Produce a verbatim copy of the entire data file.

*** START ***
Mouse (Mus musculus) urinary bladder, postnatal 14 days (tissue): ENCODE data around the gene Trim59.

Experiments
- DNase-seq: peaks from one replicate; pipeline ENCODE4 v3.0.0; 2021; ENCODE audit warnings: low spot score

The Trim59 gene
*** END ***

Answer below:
Mouse (Mus musculus) urinary bladder, postnatal 14 days (tissue): ENCODE data around the gene Trim59.

Experiments
- DNase-seq: peaks from one replicate; pipeline ENCODE4 v3.0.0; 2021; ENCODE audit warnings: low spot score

The Trim59 gene